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Moments of Dislocation: Why the Body Matters in Ethnographic Research

Kesselring, Rita. (2015) Moments of Dislocation: Why the Body Matters in Ethnographic Research. Basel Papers on Political Transformations, (8).

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Abstract

Ethnographies originate in everyday interaction with others, but anthropologists’ analysis and interpretation of people’s social world is often restricted to their words and identifiable actions. Like in every social setting, much of the knowledge we acquire during fieldwork remains unarticulated and habitual. We often lack the tools to even become aware of it, let alone to bring it into the predicated realm. Still, its existence is the only basis we have for recognizing unarticulated experiences of others. Anthropologists have become very interested in bodily experiences, but have tended either to cognitively interpret the experience of others or to privilege their own experiences as a basis for ethnography. I argue that we should instead use our own bodily experiences to intersubjectively recognize those of others, and I propose avenues for doing so.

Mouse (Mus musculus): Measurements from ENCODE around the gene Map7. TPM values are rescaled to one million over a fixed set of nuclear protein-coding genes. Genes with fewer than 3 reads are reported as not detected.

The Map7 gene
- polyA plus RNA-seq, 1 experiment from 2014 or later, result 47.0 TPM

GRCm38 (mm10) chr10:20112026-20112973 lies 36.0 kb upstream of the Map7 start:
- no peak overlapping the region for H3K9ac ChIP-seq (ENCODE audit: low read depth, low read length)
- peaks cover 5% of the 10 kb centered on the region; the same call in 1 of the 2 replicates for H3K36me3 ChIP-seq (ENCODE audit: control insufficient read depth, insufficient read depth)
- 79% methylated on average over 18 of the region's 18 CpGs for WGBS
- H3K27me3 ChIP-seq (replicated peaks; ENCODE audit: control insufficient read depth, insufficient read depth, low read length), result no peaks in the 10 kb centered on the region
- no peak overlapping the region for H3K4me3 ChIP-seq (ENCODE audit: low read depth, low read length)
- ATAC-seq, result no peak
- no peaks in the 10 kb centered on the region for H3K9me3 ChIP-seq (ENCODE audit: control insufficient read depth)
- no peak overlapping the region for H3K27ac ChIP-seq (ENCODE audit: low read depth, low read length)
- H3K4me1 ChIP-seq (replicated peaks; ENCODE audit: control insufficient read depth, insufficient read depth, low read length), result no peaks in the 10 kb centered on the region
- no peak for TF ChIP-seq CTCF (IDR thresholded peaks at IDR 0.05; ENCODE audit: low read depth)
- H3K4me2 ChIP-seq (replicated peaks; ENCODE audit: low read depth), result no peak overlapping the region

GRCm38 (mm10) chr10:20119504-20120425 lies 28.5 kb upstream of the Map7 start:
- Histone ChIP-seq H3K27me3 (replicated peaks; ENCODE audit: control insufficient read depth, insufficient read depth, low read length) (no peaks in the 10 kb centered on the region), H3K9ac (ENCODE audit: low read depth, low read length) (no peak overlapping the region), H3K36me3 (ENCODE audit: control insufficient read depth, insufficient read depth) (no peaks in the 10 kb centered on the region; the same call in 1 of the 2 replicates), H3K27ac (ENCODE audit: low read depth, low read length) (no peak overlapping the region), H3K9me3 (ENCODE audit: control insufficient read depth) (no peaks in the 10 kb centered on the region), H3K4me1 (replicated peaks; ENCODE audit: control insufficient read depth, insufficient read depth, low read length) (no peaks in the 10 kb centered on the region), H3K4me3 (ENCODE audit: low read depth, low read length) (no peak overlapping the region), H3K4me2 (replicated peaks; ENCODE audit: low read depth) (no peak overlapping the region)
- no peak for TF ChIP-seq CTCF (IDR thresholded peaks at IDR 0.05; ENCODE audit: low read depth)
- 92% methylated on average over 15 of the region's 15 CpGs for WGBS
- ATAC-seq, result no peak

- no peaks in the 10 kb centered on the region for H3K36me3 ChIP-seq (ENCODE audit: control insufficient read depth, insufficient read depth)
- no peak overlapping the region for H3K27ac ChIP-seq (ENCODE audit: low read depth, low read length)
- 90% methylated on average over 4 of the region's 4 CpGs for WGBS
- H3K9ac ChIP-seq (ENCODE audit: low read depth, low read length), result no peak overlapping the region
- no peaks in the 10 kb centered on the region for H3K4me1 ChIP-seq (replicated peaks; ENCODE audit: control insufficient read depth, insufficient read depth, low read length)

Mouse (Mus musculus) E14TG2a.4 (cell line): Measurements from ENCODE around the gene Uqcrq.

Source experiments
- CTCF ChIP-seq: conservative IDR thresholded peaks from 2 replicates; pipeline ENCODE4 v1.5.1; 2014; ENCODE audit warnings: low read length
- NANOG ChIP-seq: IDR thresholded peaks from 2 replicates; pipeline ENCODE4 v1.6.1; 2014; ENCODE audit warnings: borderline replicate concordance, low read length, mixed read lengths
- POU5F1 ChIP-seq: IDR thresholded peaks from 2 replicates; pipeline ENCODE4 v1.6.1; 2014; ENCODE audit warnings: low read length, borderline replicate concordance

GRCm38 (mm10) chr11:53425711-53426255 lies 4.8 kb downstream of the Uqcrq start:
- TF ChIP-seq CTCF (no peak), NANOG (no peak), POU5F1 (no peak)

Faculties and Departments:04 Faculty of Humanities and Social Sciences > Departement Gesellschaftswissenschaften > Fachbereich Ethnologie > Visuelle und politische Ethnologie (Förster)
UniBasel Contributors:Kesselring, Rita
Item Type:Working Paper
Publisher:Institute of Social Anthropology, University of Basel
Number of Pages:24
Note:Publication type according to Uni Basel Research Database: Discussion paper / Internet publication
Language:English
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Last Modified:06 Jul 2018 12:15
Deposited On:12 Jul 2017 10:17

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